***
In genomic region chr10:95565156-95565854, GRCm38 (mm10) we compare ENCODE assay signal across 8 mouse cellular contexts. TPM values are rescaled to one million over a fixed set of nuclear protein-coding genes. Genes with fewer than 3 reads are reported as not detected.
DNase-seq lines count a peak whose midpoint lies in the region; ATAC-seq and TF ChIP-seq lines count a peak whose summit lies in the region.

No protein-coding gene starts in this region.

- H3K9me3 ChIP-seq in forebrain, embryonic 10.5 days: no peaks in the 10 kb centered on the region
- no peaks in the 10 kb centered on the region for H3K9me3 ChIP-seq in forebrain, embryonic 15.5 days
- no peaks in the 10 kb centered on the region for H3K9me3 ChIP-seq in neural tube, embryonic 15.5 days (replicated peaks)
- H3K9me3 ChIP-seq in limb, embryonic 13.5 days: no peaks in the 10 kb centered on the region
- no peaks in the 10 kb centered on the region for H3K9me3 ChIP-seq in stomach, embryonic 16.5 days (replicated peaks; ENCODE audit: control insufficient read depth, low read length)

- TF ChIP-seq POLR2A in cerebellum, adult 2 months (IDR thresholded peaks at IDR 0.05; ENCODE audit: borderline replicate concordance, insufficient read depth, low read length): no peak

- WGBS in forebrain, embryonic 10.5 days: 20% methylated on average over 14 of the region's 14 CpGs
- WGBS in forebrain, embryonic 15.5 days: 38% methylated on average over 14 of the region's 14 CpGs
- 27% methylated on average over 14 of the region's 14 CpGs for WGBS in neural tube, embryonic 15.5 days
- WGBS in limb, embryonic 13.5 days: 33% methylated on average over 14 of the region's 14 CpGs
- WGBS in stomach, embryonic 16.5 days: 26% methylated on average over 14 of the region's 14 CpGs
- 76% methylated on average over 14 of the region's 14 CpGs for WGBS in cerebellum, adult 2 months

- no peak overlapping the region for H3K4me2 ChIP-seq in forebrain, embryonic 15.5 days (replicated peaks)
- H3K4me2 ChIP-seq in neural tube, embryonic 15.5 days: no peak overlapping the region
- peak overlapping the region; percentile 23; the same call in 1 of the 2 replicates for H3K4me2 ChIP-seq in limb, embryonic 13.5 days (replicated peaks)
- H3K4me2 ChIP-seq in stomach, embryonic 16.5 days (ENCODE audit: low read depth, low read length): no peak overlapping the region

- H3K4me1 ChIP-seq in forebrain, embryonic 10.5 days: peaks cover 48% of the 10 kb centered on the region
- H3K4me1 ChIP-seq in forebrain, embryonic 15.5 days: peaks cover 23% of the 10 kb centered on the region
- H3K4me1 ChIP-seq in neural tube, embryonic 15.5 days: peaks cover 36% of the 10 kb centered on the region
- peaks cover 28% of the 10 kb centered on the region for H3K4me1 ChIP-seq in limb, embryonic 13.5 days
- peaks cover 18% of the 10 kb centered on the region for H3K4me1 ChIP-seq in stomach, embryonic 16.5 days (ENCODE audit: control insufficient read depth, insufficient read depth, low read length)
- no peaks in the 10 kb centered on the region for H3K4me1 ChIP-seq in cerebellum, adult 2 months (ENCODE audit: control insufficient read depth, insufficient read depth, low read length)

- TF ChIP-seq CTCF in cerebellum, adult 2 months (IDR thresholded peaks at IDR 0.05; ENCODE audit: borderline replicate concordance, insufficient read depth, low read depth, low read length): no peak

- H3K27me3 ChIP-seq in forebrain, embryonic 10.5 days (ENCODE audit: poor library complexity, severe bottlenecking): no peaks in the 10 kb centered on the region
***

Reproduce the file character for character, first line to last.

In genomic region chr10:95565156-95565854, GRCm38 (mm10) we compare ENCODE assay signal across 8 mouse cellular contexts. TPM values are rescaled to one million over a fixed set of nuclear protein-coding genes. Genes with fewer than 3 reads are reported as not detected.
DNase-seq lines count a peak whose midpoint lies in the region; ATAC-seq and TF ChIP-seq lines count a peak whose summit lies in the region.

No protein-coding gene starts in this region.

- H3K9me3 ChIP-seq in forebrain, embryonic 10.5 days: no peaks in the 10 kb centered on the region
- no peaks in the 10 kb centered on the region for H3K9me3 ChIP-seq in forebrain, embryonic 15.5 days
- no peaks in the 10 kb centered on the region for H3K9me3 ChIP-seq in neural tube, embryonic 15.5 days (replicated peaks)
- H3K9me3 ChIP-seq in limb, embryonic 13.5 days: no peaks in the 10 kb centered on the region
- no peaks in the 10 kb centered on the region for H3K9me3 ChIP-seq in stomach, embryonic 16.5 days (replicated peaks; ENCODE audit: control insufficient read depth, low read length)

- TF ChIP-seq POLR2A in cerebellum, adult 2 months (IDR thresholded peaks at IDR 0.05; ENCODE audit: borderline replicate concordance, insufficient read depth, low read length): no peak

- WGBS in forebrain, embryonic 10.5 days: 20% methylated on average over 14 of the region's 14 CpGs
- WGBS in forebrain, embryonic 15.5 days: 38% methylated on average over 14 of the region's 14 CpGs
- 27% methylated on average over 14 of the region's 14 CpGs for WGBS in neural tube, embryonic 15.5 days
- WGBS in limb, embryonic 13.5 days: 33% methylated on average over 14 of the region's 14 CpGs
- WGBS in stomach, embryonic 16.5 days: 26% methylated on average over 14 of the region's 14 CpGs
- 76% methylated on average over 14 of the region's 14 CpGs for WGBS in cerebellum, adult 2 months

- no peak overlapping the region for H3K4me2 ChIP-seq in forebrain, embryonic 15.5 days (replicated peaks)
- H3K4me2 ChIP-seq in neural tube, embryonic 15.5 days: no peak overlapping the region
- peak overlapping the region; percentile 23; the same call in 1 of the 2 replicates for H3K4me2 ChIP-seq in limb, embryonic 13.5 days (replicated peaks)
- H3K4me2 ChIP-seq in stomach, embryonic 16.5 days (ENCODE audit: low read depth, low read length): no peak overlapping the region

- H3K4me1 ChIP-seq in forebrain, embryonic 10.5 days: peaks cover 48% of the 10 kb centered on the region
- H3K4me1 ChIP-seq in forebrain, embryonic 15.5 days: peaks cover 23% of the 10 kb centered on the region
- H3K4me1 ChIP-seq in neural tube, embryonic 15.5 days: peaks cover 36% of the 10 kb centered on the region
- peaks cover 28% of the 10 kb centered on the region for H3K4me1 ChIP-seq in limb, embryonic 13.5 days
- peaks cover 18% of the 10 kb centered on the region for H3K4me1 ChIP-seq in stomach, embryonic 16.5 days (ENCODE audit: control insufficient read depth, insufficient read depth, low read length)
- no peaks in the 10 kb centered on the region for H3K4me1 ChIP-seq in cerebellum, adult 2 months (ENCODE audit: control insufficient read depth, insufficient read depth, low read length)

- TF ChIP-seq CTCF in cerebellum, adult 2 months (IDR thresholded peaks at IDR 0.05; ENCODE audit: borderline replicate concordance, insufficient read depth, low read depth, low read length): no peak

- H3K27me3 ChIP-seq in forebrain, embryonic 10.5 days (ENCODE audit: poor library complexity, severe bottlenecking): no peaks in the 10 kb centered on the region